March 1st is St David’s Day, the patron Saint of Wales, time to celebrate all things Welsh; rugby, daffodils, dragons, Tom Jones, and Welsh cakes! These aren’t “cakes” in the usual sense in that they’re cooked in a frying pan (traditionally a cast iron griddle stone, but a heavy based frying pan works just as well). They are spectacular when they’re just cooked, but equally good cold later.
By making few substitutions and cooking a smallish batch, it means that there’s no reason these can’t be included in a calorie controlled diet. I had three of these delicious Welsh Cakes for lunch today and enjoyed every crumb!!
Welsh Cakes aren’t something we can get here in our little corner of Québec, so homemade is the only way. I originally decided not to try to lightening them up on the actual day, thought it would be considered sacrilegious. But I was intrigued by the possibility, so gave it a go and they worked out really well! Hubs didn’t notice the difference.
To lighten up this recipe, I used Lakanto Sweetener which is a sugar substitute with monk fruit extract – it’s texture is the closest I’ve found to that of regular white sugar, and there’s no nasty aftertaste – gamechanger!
This recipe is for a small batch – just 8 welsh cakes – which should also help with the calorie control. This will make 8 Welsh cakes, and at only 103cals each, are less than a treat size bar of chocolate – great for a snack or dessert. These are super quick to make too, with no special ingredients, so have a go!
Start by sieving the flour and baking powder into a large mixing bowl, then drop in the cold butter chopped into chunks and the cold light margarine. Use a table knife to cut it into the flour, then go in with your fingers and start squishing the lumps of butter into the flour with your fingertips, raising the crumbs up as your rub them through to incorporate as much air as possible. The colder your hands are the better! Keep rubbing and aerating till the mixture resembles fine breadcrumbs.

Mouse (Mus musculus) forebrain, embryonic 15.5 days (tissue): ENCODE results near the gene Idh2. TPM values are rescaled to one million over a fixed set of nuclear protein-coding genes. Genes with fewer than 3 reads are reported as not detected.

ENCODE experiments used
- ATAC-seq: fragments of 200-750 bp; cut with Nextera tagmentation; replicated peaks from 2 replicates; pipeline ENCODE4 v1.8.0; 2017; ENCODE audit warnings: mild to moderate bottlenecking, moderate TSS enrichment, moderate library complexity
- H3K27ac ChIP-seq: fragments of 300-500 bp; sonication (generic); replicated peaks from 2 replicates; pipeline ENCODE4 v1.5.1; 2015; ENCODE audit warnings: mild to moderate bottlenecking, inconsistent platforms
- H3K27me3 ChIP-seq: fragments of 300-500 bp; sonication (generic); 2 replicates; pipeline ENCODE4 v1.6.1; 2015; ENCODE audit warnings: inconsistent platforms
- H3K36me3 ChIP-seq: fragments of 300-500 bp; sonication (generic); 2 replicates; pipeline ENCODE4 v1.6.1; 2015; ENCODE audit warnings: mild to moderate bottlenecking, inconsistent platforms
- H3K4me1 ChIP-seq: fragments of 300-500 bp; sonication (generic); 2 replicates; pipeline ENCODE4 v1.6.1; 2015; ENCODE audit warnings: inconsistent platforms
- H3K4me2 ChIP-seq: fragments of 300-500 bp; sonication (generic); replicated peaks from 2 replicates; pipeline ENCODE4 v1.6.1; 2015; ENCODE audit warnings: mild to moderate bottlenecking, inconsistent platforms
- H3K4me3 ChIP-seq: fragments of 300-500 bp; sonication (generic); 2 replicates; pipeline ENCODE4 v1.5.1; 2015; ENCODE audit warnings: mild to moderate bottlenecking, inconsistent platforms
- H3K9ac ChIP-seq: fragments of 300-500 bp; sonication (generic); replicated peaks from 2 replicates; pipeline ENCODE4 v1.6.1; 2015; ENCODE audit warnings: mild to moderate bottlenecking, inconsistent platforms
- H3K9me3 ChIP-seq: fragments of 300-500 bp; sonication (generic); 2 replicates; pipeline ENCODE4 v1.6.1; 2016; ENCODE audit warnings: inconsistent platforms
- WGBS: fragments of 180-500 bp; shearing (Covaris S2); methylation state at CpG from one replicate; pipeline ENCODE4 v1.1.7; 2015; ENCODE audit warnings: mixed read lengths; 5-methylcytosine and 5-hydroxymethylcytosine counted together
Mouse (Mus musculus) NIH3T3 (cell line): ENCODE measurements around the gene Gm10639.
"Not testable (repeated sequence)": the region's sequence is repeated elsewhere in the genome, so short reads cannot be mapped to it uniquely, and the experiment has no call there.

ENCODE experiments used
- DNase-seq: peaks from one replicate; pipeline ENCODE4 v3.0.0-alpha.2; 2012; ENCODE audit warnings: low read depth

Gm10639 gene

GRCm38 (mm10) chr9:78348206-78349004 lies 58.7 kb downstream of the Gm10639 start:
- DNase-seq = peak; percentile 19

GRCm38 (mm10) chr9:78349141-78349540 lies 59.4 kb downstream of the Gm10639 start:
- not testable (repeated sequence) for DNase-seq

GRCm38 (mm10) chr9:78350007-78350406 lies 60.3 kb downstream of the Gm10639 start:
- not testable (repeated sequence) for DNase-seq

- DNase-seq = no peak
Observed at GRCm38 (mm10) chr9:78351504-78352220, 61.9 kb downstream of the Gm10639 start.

Now add the sugar substitute and the mixed spice and whisk them through, then add the sultanas and mix well to distribute the fruit. Lightly beat the egg, and add that to the bowl. Stir gently to bring all the ingredients together, but keep the stirring light – you’re literally just gently bringing the dough lightly together. Finally with your hand, gently press any crumbs into the dough (add a splash of skimmed milk if necessary). The dough should remain quite wet and sticky, but resist the urge to knead it together – don’t work it or it’ll become tough and rubbery.
Once the dough is pretty much stuck together, tip it out onto a floured surface and shape it into a rough flattened circle – again – keeping the handling to a minimum to ensure you get light, flaky cakes at the end.
Lightly roll the dough with a rolling pin, turning it regularly to make sure it doesn’t stick to the surface – dust with a little more flour if needed (but not too much or they’ll become too dry). Roll it to just under 1cm thick (1/4 inch), then cut out as many rounds as you can using a 7cm cookie cutter. Again, keeping the handling to a minimum, lightly re-shape, re-roll, and cut out the remaining dough – I managed to get 8 full rounds and a little one (chef’s taster)!